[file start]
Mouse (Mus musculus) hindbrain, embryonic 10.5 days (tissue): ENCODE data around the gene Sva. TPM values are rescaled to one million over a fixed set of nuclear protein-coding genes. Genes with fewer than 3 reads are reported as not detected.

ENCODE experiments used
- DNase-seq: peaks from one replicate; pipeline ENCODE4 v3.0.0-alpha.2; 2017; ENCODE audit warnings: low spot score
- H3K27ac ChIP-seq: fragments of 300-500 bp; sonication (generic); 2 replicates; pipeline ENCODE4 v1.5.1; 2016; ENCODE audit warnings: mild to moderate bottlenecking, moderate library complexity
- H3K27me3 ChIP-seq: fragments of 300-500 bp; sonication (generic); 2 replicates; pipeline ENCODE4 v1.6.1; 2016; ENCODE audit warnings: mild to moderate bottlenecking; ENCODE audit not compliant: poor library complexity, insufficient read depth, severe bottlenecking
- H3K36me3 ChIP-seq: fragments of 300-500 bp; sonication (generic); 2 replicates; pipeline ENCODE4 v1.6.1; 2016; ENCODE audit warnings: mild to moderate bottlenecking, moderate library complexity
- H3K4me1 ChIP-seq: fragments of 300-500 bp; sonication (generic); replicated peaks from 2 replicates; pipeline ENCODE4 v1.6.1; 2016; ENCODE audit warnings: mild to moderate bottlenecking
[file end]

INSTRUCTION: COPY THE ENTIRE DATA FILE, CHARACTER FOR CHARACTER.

Mouse (Mus musculus) hindbrain, embryonic 10.5 days (tissue): ENCODE data around the gene Sva. TPM values are rescaled to one million over a fixed set of nuclear protein-coding genes. Genes with fewer than 3 reads are reported as not detected.

ENCODE experiments used
- DNase-seq: peaks from one replicate; pipeline ENCODE4 v3.0.0-alpha.2; 2017; ENCODE audit warnings: low spot score
- H3K27ac ChIP-seq: fragments of 300-500 bp; sonication (generic); 2 replicates; pipeline ENCODE4 v1.5.1; 2016; ENCODE audit warnings: mild to moderate bottlenecking, moderate library complexity
- H3K27me3 ChIP-seq: fragments of 300-500 bp; sonication (generic); 2 replicates; pipeline ENCODE4 v1.6.1; 2016; ENCODE audit warnings: mild to moderate bottlenecking; ENCODE audit not compliant: poor library complexity, insufficient read depth, severe bottlenecking
- H3K36me3 ChIP-seq: fragments of 300-500 bp; sonication (generic); 2 replicates; pipeline ENCODE4 v1.6.1; 2016; ENCODE audit warnings: mild to moderate bottlenecking, moderate library complexity
- H3K4me1 ChIP-seq: fragments of 300-500 bp; sonication (generic); replicated peaks from 2 replicates; pipeline ENCODE4 v1.6.1; 2016; ENCODE audit warnings: mild to moderate bottlenecking